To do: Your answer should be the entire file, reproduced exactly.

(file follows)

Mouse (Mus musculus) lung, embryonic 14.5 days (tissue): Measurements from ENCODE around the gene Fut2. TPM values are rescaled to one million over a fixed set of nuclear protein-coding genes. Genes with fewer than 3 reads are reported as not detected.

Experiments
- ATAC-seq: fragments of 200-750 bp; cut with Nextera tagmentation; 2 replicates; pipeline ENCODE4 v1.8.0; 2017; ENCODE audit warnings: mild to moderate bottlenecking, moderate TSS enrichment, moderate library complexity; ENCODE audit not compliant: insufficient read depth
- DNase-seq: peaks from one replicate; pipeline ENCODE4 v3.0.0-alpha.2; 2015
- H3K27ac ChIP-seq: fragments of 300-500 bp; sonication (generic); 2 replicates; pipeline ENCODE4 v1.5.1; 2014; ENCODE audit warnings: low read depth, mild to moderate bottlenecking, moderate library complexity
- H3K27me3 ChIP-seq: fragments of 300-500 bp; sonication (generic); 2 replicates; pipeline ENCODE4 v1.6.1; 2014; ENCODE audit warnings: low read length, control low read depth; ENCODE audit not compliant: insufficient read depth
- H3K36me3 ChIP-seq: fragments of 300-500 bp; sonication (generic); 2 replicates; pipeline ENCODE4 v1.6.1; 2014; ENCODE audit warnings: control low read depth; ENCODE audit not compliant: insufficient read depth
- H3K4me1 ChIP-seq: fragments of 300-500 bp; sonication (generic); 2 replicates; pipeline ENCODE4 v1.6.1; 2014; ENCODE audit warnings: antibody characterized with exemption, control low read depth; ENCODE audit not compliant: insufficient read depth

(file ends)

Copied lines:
Mouse (Mus musculus) lung, embryonic 14.5 days (tissue): Measurements from ENCODE around the gene Fut2. TPM values are rescaled to one million over a fixed set of nuclear protein-coding genes. Genes with fewer than 3 reads are reported as not detected.

Experiments
- ATAC-seq: fragments of 200-750 bp; cut with Nextera tagmentation; 2 replicates; pipeline ENCODE4 v1.8.0; 2017; ENCODE audit warnings: mild to moderate bottlenecking, moderate TSS enrichment, moderate library complexity; ENCODE audit not compliant: insufficient read depth
- DNase-seq: peaks from one replicate; pipeline ENCODE4 v3.0.0-alpha.2; 2015
- H3K27ac ChIP-seq: fragments of 300-500 bp; sonication (generic); 2 replicates; pipeline ENCODE4 v1.5.1; 2014; ENCODE audit warnings: low read depth, mild to moderate bottlenecking, moderate library complexity
- H3K27me3 ChIP-seq: fragments of 300-500 bp; sonication (generic); 2 replicates; pipeline ENCODE4 v1.6.1; 2014; ENCODE audit warnings: low read length, control low read depth; ENCODE audit not compliant: insufficient read depth
- H3K36me3 ChIP-seq: fragments of 300-500 bp; sonication (generic); 2 replicates; pipeline ENCODE4 v1.6.1; 2014; ENCODE audit warnings: control low read depth; ENCODE audit not compliant: insufficient read depth
- H3K4me1 ChIP-seq: fragments of 300-500 bp; sonication (generic); 2 replicates; pipeline ENCODE4 v1.6.1; 2014; ENCODE audit warnings: antibody characterized with exemption, control low read depth; ENCODE audit not compliant: insufficient read depth